Former Apple Employee Refuses to Withdraw Her Labor Complaint. The Former Apple employee Cher Scarlett says the company didn’t adequately live up to its half of a settlement, so she won’t withdraw her complaint to the National Labor Relations Board as agreed, according to Forbes.
Scarlett says that her settlement with Apple required it to post “a company-wide memo clarifying employee rights including discussing pay & working conditions,” “in a prominent and visible location on the People site.”
Former Apple Employee Refuses to Withdraw Her Labor Complaint
Scarlet also says that the company did post a notice to its site, but that it was only up during the week that Apple employees were given off for Thanksgiving.
“I’d argue all day that 7 days, while no one is online for a holiday, is absolutely not prominent and visible,” Scarlett tweeted on Thursday. The tweet is below;
Despite the fact that there was no requirement for a time period, the agreement clearly stated: “in a prominent and visible location on the People site”.
I’d argue all day that 7 days, while no one is online for a holiday, is absolutely not prominent and visible.
— Cher Scarlett (@cherthedev) December 9, 2021.
TheNLRB says it can reject a withdrawal request made because of a private settlement if it “violates the National Labor Relations Act or Board policy.”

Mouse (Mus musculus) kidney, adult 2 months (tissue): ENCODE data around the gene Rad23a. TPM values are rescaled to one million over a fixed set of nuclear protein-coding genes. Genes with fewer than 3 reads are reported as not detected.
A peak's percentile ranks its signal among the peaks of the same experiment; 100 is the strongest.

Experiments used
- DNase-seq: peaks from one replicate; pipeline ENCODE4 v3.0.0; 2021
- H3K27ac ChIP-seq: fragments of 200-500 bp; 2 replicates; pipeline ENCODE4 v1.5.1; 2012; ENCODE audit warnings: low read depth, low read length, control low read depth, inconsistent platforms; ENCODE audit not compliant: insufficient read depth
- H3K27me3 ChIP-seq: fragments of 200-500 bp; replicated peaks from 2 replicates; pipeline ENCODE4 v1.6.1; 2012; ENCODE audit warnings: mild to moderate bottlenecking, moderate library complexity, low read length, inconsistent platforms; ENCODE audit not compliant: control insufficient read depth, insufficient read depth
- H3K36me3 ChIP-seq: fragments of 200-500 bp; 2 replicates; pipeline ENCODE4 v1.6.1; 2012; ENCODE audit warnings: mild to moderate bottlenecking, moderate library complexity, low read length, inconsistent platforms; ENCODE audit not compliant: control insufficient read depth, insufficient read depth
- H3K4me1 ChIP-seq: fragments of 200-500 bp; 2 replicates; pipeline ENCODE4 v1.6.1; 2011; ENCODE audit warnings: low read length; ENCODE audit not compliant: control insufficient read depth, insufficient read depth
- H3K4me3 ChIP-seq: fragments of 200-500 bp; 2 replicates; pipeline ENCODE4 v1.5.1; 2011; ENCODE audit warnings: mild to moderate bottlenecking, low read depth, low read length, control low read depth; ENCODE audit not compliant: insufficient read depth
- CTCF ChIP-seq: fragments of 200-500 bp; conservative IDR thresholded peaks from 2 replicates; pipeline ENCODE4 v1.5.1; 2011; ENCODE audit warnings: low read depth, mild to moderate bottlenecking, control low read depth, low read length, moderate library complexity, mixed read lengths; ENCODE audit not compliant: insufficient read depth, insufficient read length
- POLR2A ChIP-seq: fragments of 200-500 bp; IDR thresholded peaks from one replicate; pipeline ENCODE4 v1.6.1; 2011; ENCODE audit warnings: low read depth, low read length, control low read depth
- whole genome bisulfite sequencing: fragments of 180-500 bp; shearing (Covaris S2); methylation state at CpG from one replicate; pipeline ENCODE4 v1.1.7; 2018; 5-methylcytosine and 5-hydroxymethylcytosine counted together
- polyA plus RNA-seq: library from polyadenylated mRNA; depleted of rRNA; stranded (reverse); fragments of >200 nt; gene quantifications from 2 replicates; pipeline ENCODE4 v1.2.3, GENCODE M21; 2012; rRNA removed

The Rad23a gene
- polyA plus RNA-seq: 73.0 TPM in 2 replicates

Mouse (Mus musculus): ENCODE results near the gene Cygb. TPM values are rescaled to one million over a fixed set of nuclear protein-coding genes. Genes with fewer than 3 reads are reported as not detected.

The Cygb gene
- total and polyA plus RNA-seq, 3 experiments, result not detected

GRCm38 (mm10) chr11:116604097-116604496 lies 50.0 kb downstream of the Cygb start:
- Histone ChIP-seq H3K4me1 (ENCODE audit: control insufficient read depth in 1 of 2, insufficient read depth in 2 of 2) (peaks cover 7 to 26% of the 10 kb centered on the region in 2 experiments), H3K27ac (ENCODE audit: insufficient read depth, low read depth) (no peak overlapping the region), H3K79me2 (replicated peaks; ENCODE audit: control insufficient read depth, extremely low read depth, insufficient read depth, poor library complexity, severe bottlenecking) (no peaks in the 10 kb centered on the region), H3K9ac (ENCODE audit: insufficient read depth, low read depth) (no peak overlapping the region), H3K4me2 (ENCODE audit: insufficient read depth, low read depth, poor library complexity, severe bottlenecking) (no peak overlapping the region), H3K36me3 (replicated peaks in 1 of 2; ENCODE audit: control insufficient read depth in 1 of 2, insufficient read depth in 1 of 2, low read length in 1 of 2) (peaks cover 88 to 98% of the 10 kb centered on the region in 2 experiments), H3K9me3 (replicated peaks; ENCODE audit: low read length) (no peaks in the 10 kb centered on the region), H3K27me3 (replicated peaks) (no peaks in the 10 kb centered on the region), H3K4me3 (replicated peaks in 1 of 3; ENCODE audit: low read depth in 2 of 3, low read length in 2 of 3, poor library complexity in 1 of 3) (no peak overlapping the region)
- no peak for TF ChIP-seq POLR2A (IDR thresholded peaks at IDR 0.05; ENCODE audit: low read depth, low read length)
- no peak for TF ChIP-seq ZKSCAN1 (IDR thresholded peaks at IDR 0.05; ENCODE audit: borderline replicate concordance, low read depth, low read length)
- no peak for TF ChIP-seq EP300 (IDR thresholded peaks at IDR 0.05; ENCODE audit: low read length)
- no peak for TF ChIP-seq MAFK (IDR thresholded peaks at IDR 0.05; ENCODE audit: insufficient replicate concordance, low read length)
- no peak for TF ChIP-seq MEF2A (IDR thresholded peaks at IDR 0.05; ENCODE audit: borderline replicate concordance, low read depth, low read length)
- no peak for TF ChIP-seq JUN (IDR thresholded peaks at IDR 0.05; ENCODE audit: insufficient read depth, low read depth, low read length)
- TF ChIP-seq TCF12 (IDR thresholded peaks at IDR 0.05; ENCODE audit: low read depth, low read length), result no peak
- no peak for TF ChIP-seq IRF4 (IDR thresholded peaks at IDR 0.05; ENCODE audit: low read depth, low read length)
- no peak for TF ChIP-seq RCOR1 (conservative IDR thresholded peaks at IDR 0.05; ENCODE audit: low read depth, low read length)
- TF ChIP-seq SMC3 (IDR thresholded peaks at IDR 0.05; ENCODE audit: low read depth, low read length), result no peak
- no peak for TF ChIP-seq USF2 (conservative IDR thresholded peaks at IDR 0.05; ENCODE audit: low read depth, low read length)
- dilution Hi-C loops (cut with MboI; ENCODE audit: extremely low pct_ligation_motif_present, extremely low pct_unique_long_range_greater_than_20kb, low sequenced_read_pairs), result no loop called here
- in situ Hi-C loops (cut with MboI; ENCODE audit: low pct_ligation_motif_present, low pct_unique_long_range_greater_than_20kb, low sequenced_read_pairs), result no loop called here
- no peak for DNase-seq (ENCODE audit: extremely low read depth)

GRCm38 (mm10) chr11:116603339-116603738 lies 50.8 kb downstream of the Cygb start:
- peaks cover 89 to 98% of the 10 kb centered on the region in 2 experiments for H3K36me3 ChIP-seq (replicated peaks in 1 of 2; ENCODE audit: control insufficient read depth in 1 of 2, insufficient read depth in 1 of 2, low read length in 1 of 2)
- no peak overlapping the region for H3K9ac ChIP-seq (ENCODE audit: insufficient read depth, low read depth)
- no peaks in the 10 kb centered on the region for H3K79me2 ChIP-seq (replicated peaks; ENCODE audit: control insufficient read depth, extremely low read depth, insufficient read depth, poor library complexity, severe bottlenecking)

Scarlett told The Verge that the board initially rejected her request, and sent a list of 22 changes that the board would need Apple to make before it would approve the withdrawal.
Scarlet Message to the Verge
According to Forbes, one of the requested changes removed wording that would’ve prevented Scarlett from encouraging someone “to file any charge or complaint with any administrative agency or Court against Apple” for a year. According to Scarlett, Apple refused to make those changes.
“I technically could ask for a unilateral withdrawal at this point,” Scarlett said in a message to The Verge, saying that she had been “interested in doing that to avoid witnesses having to give testimony because realistically the memo is the best outcome we would have gotten from the board.”
According to Scarlett, the group of potential witnesses decided it was worth it to continue with the complaint, potentially risking retaliation for testifying, given how Apple handled posting the memo.